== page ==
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Do you know what Anti Microbials Resistance is? Are you aware of the EU actions to restrain it?

 

As we think this topic has the potential to affect your farm (even if you are not in the EU) we have put together everything you need to know about AMR.

Background: what is AMR?

ECDC (European Centre for Disease Control) warned that bacteria in humans, food and animals continued to show resistance to the most widely known antimicrobials. What does this mean? It means that the treatments that once were effective are now start losing their effectiveness, as microbes have developed resistance against them. AMR stands for Anti Microbials Resistance, and it develops naturally over-time, usually through genetic changes, and can accelerate when antimicrobials are overused or misused.

 

 

Figure 1: How AMR develops

What has been done so far to prevent or fight against AMR?

Some Governments (The EU particularly) and Associations (IDSA Infectious diseases society of America) have put in place actions to inform and fight against AMR. Being Humans health a member state Competence in EU (see Articles 6 and 168 of the Treaty on the functioning of EU), this has led its Parliament to start a campaign against the misuse of antibiotics which culminates in a regulation approved in December 2018 and will come into force at the end of 2021. It is as complicated to fight against AMR as it is challenging to apply good infections prevention while using the existing antimicrobials prudently and only when needed, but the regulations put in place asks this.

EU regulations:

  • Limit the use of antibiotics in farm animals used for food (aiming at keeping drug-resistant bacteria out of food)
  • Limit the use of antimicrobials as a preventive measure, in the absence of clinical signs of infections
  • Limit the metaphylactic use of antibiotics (treating a group of animals when only one shows signs of infections must be a last resort)
  • No antibiotics used to promote the growth of animals
  • Imported food needs to meet the EU standards

The non-therapeutic use of antibiotics is phasing-out. They need to be used only when there is a high risk of infection and veterinaries must now approve and justify their adoption.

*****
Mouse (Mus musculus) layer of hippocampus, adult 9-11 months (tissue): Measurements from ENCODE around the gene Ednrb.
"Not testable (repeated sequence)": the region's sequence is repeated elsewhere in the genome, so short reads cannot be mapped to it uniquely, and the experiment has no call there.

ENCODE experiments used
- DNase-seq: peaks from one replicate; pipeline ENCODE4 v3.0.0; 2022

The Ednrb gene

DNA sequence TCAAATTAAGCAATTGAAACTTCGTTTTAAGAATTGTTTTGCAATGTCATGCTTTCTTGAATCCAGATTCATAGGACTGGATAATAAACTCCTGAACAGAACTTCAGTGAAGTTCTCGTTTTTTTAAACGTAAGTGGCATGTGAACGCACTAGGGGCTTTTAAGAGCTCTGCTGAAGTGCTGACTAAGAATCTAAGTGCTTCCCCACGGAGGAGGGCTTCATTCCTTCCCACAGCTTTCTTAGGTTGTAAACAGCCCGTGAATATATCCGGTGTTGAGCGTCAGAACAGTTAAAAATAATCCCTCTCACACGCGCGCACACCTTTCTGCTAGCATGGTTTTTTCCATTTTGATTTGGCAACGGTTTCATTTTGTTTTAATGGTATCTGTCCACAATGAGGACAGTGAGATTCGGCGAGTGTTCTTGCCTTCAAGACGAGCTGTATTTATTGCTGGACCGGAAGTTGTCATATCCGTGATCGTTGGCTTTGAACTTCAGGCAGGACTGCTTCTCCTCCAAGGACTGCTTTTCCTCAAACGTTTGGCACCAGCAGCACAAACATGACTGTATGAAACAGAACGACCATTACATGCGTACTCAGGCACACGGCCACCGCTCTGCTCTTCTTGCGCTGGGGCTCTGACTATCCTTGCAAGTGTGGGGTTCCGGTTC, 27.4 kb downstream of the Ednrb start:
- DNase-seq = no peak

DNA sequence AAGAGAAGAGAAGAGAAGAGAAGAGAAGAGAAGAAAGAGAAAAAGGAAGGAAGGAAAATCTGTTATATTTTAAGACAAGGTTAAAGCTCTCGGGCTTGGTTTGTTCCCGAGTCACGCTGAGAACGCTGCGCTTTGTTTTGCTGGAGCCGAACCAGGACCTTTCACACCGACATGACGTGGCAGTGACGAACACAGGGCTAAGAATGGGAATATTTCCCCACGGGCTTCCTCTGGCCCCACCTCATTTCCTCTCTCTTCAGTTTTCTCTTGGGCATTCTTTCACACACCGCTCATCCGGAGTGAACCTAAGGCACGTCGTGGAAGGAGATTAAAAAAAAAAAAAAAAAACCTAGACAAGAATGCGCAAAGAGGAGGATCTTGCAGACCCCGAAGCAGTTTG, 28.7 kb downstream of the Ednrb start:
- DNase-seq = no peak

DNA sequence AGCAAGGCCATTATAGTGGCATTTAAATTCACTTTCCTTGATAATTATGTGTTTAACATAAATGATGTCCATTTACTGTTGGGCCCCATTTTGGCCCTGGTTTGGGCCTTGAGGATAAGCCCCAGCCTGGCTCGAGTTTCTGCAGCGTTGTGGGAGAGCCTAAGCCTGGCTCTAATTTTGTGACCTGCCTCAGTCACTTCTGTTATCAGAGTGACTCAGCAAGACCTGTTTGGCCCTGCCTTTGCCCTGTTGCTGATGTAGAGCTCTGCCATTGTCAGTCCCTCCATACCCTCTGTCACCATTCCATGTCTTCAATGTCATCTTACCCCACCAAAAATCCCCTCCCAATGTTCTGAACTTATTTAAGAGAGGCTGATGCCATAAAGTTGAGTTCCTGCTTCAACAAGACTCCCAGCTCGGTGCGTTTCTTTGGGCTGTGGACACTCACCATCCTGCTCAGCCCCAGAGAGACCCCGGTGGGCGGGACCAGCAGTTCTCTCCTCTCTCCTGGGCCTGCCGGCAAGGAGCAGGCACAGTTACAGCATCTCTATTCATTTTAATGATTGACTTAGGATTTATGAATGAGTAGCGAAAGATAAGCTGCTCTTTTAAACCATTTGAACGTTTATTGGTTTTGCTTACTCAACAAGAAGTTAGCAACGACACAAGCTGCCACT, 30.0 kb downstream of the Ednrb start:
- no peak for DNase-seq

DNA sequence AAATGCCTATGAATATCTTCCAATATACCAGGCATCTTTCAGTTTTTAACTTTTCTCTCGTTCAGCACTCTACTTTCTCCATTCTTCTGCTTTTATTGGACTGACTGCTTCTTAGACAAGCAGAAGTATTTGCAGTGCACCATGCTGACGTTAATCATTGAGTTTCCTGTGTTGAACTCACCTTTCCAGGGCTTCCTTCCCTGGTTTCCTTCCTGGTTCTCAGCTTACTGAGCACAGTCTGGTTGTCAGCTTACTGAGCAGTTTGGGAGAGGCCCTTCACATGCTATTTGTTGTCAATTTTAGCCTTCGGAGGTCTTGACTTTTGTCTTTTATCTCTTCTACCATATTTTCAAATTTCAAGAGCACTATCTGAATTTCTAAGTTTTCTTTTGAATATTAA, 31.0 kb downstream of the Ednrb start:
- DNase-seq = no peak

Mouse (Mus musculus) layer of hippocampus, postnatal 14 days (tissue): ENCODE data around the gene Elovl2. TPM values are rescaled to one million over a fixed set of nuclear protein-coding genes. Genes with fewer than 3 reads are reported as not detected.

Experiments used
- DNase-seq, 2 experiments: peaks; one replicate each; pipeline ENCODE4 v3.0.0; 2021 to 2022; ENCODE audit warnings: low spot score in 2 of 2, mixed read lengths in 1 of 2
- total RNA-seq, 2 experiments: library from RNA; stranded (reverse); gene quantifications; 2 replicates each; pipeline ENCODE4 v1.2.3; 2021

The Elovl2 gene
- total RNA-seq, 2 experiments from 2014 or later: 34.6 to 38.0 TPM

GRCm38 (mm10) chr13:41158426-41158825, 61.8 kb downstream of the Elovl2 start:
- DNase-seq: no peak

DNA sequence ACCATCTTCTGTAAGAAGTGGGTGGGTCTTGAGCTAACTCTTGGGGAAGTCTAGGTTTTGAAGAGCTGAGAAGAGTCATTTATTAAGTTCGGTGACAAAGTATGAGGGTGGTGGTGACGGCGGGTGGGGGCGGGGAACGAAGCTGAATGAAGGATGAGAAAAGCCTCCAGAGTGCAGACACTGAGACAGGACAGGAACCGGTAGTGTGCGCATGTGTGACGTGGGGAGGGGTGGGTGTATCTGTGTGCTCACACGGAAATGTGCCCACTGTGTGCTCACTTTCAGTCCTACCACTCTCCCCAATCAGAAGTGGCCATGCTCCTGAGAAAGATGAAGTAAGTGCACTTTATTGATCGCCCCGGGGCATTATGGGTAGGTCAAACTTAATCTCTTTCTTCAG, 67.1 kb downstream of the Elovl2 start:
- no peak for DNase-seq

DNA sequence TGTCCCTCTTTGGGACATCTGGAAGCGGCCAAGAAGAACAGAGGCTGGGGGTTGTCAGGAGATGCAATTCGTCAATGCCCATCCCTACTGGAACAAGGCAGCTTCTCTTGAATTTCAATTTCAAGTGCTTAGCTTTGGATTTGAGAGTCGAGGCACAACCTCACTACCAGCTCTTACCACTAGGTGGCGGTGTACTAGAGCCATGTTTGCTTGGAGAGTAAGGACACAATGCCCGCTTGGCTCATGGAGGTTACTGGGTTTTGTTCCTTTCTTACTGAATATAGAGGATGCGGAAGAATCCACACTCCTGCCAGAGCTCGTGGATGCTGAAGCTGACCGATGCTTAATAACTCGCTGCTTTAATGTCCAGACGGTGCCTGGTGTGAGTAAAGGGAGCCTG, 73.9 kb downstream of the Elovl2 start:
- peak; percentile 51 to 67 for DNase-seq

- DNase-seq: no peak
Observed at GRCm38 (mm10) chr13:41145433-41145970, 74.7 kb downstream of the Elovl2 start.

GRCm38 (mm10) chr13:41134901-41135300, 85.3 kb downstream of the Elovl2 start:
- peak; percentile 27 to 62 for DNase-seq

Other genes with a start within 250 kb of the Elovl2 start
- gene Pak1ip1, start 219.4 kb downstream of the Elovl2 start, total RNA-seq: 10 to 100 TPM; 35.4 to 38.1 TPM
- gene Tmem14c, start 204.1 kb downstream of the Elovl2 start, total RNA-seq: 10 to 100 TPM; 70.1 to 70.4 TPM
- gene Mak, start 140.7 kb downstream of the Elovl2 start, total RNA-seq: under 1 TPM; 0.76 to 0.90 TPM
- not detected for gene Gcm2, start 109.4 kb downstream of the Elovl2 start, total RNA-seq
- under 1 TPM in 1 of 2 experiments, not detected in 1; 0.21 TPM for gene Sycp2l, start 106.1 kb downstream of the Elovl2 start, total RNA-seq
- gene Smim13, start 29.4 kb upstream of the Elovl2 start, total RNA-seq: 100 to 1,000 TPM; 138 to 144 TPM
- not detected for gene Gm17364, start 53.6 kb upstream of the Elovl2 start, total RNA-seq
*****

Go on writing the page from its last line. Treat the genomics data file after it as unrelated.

But the EU Government is committed to financing the Research about the study of new antimicrobials.

How can this affect dairy farms?

Antibiotics are sometimes used as a catch all approach in dairy cows. This is commonly the case of farms with outdated facilities or where management is poor or uneducated. By far the most common time when a catch all approach is carried out is at drying off with the use of a long acting antibiotic.  But this practice is become far less common with farmers turning to teat sealant products to preserve udders health thought the dry period. Most risky is probably the case when farmers feed calves with cows’ milk treated with antibiotics as it also brings antibiotic resistance on to their own farms which would be very counter-intuitive.     

It's a very complex topic. Experts said that, unless anyone takes any action soon, the AMR will lead us back to the Middle Age in terms treating infections. We are going to suggest some recommendations based on experts (and our experts) knowledge. Do not miss the next series of posts that will help you learn how to fight against AMR and keep up with this current event as it unfolds!

 

 

Date: 21 July 2020

  • Summary:

    As we think this topic has the potential to affect your farm (even if you are not in the EU) we have put together everything you need to know about AMR.